“Tell me about my family”, little Madan used to say, settling down next to his grandfather after lunch, “What about my uncles and aunts and about all the others…” When grandfather did not feel like remembering, he mumbled that he needed a nap. But when he got talking about how he raised his family, he often, in the middle of his reminiscences, got up and said, “Come along, let’s meet all of them.”
Madan knew that grandfather would take him to the family temple a few minutes further uphill. Grandfather insisted on walking unaided with just his stick for support.

This was not a temple in the ordinary sense. It was a sacred grove enclosed by a low fence with wild grass, some flowering bushes and short, stout trees growing inside. Between the roots there were a dozen stones stuck into the ground with names carved into them. The small iron gate to the grove was locked, but grandfather had the key dangling from a cord that was slung around his waist. He alone possessed a key. He also opened the gate by himself, although his blind hands had to search for the key hole for quite a while.

When they stood inside the grove, grandfather began telling stories. He was aware of the names on each stone. He pointed to them one by one because he knew exactly where each stone had its place. Grandfather said, his finger touching one stone, “He was my oldest nephew, he lived in the second house below us which now belongs to his first son and his wife who was born near Sallery, and to their children.”

Nepal Mai 2014 Grandfather told the name of this nephew, Suman, who was a carpenter like Madan’s father. The nephew had lucky hands because he could fabricate lovely wooden toys for his children and for the children of Merangdi and even sold them on the markets in Pattale Bazar and Sallery. His children are old now, only one of them still lives in the village, the others have taken root in other villages in the area.

After grandfather had told more about these children who had all married and got children of their own who went to school or worked in the fields or had left to work for tourists as trekking guides, Madan asked, “How did your nephew look like?”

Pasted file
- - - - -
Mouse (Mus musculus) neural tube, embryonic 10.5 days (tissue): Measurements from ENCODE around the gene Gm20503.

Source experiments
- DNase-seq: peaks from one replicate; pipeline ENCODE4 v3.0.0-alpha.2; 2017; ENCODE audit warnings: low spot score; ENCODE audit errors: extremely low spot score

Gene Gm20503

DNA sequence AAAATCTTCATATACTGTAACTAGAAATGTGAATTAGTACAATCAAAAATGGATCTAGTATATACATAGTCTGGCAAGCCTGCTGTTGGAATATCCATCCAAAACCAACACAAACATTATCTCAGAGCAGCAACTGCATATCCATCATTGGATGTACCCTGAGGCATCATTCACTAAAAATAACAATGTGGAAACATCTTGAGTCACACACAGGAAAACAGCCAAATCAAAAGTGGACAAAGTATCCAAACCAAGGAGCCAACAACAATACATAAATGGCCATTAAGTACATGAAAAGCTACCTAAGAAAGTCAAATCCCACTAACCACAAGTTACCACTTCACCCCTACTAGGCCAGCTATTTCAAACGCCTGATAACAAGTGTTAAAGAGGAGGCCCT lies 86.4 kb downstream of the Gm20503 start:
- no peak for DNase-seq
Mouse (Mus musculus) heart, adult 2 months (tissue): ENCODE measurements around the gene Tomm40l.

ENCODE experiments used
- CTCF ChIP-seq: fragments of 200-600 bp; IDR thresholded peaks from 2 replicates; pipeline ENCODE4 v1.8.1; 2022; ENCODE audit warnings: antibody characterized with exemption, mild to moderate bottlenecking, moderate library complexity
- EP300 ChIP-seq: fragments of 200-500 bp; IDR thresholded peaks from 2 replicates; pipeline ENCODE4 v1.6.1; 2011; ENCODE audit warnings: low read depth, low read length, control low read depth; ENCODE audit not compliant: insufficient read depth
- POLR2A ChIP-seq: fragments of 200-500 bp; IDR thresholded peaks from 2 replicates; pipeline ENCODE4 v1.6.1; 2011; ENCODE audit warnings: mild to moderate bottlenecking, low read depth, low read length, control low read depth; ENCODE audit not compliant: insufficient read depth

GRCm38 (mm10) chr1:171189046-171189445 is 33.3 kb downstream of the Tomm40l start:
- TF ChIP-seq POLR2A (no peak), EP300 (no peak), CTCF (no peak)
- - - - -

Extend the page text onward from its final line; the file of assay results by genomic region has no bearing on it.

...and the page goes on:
“You mean Suman? How he looked like? … Did he look special in any way?” Grandfather got stuck in his reveries. “Madan, you ask all kinds of unusual questions”, grandfather countered a trifle irritated.

“Oh, sorry baje”, Madan said, ashamed. “He looked – handsome, I’m sure.”

“Yes, yes, handsome and not very tall and not really short either. He was strong, as we mountain folk of Merangdi all are, yes, yes…”

Madan was satisfied. After telling a few more stories, grandfather seemed to get a bit mixed up. He sometimes forgot that Madan was standing next to him. Then he began talking directly to his relatives. His finger pointed to a stone about which he had already spoken. This time the story was different. Madan did not interrupt his grandfather. Was it important which story belonged to which person and which stone belonged to which story? Madan felt it was not really important, but he hesitated to take his grandfather’s opinion on this.

About the author

Martin Kämpchen (65) was born at Boppard (Rhine) Germany. He studied at Vienna and Paris. His subjects were German Literature, Dramatic Art, Philosophy and French. He obtained a Ph.D. After completion of his studies Martin Kämpchen left for India in order to teach German in Calcutta. Then he studied Comparative Religion at Madras and Santiniketan (West-Bengal). After his second Ph.D. on a comparison of Ramakrishna and Francis of Assisi he remained in India as a writer, translator and journalist